Body Types - Are we all created equal?

Written by Mark Coles - Follow on Google+ | Facebook | Twitter

A few years ago, I contributed to an article in Mens Health Magazine about training for your body type. I received a lot of emails from people asking me to expand on the subject and if I could suggest ways that they could eat to support their body shape.

One of the problems I see is that too many people copy each others diet with no regard for their own genetic makeup. They wonder why they gain fat on a carb rich diet and others wonder why they can’t gain mass by simply following a paleo style diet (predominantly lean meat and fish, vegetables, fruits and essential fats).

So what am I talking about here. Well I’m sure you’ll agree with me that we’re not all made the same right? Some of you are genetically lean will struggle to put muscle on and don’t gain any body fat, others simply only have to look at the slightest bit of bad food and you gain body fat. In life you also tend to find people moving towards certain sports according to their genetic makeup. Leaner and more slender men/women will lean towards long distance events whilst stockier more muscular men/women will move towards power sports like sprinting.

So bearing this in mind, would you think that following a nutrition programme for Dwayne Chambers in the picture on the right would work for the long distance runner in the picture to the left? Whilst there’s a certain way in which we coach people to be healthy at M10, for body composition and performance we go quite a bit deeper. Just like in my article about carbohydrate cycling, there are different ways to approach nutrition strategies and you have to pick the right one for you.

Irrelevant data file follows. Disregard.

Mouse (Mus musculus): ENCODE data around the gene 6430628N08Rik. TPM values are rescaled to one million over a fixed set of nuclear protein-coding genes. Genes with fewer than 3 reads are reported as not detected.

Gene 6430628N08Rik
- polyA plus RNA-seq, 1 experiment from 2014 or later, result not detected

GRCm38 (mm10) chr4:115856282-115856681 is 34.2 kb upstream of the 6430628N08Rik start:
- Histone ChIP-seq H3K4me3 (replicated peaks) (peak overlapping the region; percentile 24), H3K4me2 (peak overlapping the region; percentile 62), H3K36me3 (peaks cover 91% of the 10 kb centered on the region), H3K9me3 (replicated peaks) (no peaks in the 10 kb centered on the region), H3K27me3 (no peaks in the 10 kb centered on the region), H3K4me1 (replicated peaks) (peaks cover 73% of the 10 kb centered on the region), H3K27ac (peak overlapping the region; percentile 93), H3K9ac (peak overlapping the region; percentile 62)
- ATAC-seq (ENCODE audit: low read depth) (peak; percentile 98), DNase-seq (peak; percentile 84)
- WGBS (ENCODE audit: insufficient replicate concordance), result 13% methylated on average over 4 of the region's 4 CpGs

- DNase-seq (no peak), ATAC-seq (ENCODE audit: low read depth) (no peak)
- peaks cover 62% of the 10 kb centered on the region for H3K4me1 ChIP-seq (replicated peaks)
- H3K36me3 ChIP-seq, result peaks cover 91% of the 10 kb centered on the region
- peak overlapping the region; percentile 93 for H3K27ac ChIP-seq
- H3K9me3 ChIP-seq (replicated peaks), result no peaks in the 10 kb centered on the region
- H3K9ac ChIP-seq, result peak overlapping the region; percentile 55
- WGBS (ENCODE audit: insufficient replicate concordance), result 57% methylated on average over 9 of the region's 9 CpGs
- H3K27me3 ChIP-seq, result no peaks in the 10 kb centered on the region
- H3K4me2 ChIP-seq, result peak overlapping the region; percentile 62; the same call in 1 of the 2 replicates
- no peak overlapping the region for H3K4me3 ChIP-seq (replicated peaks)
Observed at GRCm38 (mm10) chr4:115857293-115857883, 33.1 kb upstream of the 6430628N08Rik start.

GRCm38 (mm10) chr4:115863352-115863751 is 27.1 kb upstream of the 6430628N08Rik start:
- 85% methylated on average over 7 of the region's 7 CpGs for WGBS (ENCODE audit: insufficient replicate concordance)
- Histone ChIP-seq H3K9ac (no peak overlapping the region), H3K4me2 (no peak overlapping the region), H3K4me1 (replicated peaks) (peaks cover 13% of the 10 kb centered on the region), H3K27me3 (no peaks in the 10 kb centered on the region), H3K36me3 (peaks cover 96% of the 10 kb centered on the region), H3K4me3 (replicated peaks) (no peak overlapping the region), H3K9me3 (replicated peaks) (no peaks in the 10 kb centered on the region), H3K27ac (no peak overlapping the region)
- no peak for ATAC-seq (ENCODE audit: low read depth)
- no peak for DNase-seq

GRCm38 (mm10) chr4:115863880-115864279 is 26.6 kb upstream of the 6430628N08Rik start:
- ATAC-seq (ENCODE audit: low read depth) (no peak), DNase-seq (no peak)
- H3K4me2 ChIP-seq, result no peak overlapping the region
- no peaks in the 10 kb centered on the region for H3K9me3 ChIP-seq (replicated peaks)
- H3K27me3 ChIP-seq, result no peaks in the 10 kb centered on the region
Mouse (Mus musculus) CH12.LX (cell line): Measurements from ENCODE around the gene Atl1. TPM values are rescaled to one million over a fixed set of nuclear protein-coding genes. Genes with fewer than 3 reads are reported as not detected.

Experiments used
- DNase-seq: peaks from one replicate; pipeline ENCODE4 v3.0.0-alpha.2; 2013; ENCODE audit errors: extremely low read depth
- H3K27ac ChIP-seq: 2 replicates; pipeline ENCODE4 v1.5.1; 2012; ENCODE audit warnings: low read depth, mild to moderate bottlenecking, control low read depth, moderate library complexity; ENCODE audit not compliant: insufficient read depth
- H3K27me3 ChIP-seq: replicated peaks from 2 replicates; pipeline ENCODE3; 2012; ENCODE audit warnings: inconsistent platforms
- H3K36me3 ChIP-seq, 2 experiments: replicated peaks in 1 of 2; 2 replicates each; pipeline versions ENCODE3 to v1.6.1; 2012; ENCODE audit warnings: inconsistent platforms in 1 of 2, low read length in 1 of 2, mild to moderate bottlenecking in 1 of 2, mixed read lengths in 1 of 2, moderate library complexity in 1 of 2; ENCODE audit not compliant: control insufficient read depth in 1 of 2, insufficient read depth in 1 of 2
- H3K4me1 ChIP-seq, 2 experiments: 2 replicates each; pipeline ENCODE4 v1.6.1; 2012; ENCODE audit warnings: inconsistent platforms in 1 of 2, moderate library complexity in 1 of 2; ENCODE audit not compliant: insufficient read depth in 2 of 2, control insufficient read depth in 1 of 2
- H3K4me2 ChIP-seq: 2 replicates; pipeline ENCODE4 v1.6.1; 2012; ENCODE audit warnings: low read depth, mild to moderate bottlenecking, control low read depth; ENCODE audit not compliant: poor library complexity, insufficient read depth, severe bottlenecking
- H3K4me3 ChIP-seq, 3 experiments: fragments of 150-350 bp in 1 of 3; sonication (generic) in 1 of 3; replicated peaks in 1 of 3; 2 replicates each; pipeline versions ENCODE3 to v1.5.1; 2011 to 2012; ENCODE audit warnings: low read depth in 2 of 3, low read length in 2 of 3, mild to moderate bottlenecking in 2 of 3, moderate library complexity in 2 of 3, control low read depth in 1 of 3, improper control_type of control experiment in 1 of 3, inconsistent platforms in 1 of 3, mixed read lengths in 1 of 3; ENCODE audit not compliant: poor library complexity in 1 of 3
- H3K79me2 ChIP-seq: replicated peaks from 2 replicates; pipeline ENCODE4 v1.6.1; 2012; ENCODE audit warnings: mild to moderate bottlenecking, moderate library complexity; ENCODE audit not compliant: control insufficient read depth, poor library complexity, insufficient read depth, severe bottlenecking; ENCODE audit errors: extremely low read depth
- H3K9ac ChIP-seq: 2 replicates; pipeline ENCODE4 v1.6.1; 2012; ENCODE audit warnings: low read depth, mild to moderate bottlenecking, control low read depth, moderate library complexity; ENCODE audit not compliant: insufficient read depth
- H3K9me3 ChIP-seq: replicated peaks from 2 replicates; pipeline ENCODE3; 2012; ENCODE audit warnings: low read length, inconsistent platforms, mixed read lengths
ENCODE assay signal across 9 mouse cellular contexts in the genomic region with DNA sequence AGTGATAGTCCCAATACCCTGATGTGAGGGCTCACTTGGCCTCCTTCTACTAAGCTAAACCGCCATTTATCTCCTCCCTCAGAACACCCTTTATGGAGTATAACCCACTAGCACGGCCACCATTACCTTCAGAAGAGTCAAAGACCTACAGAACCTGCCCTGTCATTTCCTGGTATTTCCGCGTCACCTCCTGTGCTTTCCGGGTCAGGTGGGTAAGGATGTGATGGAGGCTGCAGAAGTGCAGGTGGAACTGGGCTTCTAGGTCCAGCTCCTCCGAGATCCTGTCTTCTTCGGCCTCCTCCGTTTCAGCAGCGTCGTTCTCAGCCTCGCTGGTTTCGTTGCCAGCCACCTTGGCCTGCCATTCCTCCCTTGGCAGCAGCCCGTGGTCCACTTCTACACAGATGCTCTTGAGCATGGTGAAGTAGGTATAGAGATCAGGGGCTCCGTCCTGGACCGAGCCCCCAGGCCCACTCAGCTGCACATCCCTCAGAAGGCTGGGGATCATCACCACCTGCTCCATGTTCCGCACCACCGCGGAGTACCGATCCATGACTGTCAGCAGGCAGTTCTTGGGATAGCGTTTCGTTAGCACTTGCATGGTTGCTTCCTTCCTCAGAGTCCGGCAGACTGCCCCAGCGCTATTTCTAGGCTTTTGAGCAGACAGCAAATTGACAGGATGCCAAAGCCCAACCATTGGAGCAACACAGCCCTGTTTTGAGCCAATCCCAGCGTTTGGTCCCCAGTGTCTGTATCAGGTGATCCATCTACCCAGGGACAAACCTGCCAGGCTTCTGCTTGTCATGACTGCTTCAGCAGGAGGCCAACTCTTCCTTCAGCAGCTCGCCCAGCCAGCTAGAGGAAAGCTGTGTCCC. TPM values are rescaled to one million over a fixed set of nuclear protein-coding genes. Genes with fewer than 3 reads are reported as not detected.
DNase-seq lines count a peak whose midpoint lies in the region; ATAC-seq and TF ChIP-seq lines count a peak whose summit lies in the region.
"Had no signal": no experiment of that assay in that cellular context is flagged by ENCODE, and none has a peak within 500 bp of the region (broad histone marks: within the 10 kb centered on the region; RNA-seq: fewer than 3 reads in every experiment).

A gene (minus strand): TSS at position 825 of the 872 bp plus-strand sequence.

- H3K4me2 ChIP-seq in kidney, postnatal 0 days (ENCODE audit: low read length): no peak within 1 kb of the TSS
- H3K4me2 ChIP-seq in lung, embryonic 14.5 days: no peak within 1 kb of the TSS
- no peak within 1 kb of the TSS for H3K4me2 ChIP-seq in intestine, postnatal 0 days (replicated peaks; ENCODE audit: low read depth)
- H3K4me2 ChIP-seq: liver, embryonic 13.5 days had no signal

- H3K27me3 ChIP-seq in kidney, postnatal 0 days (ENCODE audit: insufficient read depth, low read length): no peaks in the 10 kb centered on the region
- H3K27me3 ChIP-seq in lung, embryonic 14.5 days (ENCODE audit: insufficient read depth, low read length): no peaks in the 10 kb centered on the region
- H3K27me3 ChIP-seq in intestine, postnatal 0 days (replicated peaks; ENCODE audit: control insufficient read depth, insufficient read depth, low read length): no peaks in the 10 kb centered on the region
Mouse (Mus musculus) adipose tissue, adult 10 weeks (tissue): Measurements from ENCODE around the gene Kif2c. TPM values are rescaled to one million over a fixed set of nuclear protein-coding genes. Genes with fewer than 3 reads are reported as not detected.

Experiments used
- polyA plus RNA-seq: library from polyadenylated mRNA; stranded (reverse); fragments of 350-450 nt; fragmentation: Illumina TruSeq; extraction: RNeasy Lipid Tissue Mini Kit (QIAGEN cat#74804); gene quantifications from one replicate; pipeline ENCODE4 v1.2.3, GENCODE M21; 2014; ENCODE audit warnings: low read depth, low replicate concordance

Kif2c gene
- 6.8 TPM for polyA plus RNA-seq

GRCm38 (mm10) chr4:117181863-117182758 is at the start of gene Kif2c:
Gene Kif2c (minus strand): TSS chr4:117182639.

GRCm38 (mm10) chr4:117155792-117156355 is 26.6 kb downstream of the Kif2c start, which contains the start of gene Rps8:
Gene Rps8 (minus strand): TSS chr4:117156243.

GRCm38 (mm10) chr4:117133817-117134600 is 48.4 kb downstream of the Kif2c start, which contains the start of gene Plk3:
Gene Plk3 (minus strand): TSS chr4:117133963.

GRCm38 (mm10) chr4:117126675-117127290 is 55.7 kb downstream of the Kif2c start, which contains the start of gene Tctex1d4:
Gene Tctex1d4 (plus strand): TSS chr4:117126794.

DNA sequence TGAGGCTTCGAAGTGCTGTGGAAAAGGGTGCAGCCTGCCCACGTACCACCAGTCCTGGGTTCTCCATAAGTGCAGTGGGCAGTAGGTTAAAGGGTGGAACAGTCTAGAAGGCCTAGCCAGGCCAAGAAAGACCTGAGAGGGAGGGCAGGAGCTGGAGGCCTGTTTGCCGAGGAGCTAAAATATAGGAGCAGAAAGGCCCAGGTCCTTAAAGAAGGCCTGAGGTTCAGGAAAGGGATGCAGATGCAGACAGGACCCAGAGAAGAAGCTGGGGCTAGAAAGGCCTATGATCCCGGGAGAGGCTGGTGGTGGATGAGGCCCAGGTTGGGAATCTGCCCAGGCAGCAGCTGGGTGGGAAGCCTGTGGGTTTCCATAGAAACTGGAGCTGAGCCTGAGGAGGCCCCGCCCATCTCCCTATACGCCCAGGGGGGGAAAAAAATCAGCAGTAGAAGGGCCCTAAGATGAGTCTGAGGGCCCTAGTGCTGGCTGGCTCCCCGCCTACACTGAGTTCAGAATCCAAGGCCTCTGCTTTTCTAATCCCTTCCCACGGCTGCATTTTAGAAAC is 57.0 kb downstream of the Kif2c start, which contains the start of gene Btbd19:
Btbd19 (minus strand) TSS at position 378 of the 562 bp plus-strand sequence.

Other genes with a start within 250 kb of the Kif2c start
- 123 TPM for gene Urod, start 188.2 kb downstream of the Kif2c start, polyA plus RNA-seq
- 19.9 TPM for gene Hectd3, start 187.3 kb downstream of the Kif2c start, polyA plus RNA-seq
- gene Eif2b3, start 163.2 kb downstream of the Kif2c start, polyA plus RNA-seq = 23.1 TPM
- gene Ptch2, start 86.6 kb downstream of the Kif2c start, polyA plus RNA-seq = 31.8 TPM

This is where understanding your body shape comes in to the equation. Take a second to have a look at the pictures below, you will immediately be able to relate to one of them, if you’re a man or a woman.


It always amazes me when people come in for a consultation, they immediately tell me that they know their body type and they know why they can’t lose body fat because they’re just born that way! Let me put this question to you, were you born fat or overweight? No, I didn’t think so!!

In many cases somewhere along the line, you’ve eaten too much, exercised too little, upset your hormones through lifestyle issues such as poor sleep and stress and you’ve over loaded your vital organs that are responsible for important functions such as detoxification. The good news is that these can be corrected and you can read more about these topics at the end of this article.

In nearly all cases, every male and female that comes to see me is looking to get leaner, gain some lean muscle mass and get stronger (both essential for fat loss). This may simply be for vanity or it may be to improve sports performance if you are an athlete.

In many publications you’ll read that men and women can be genetically “thicker set” and that they are more prone than most people to storing excess body fat. From my own experience of measuring many clients body fats I can confirm that this is true, but it doesn’t mean that you just sit back and give in, you have to tailor your nutrition and exercise accordingly to your shape. At M10 a male that is around 10% and a female who is around 14% body fat is classified as lean, anyone else in my eyes is carrying excess and unnecessary body fat. 

When I write a nutrition programme for someone, I write it according to the body shape that comes in to see me, not what they think their genetic body type is. It gives me a good guide to be able to decide the ratios of macronutrients  (carbs, proteins and fats) that they need.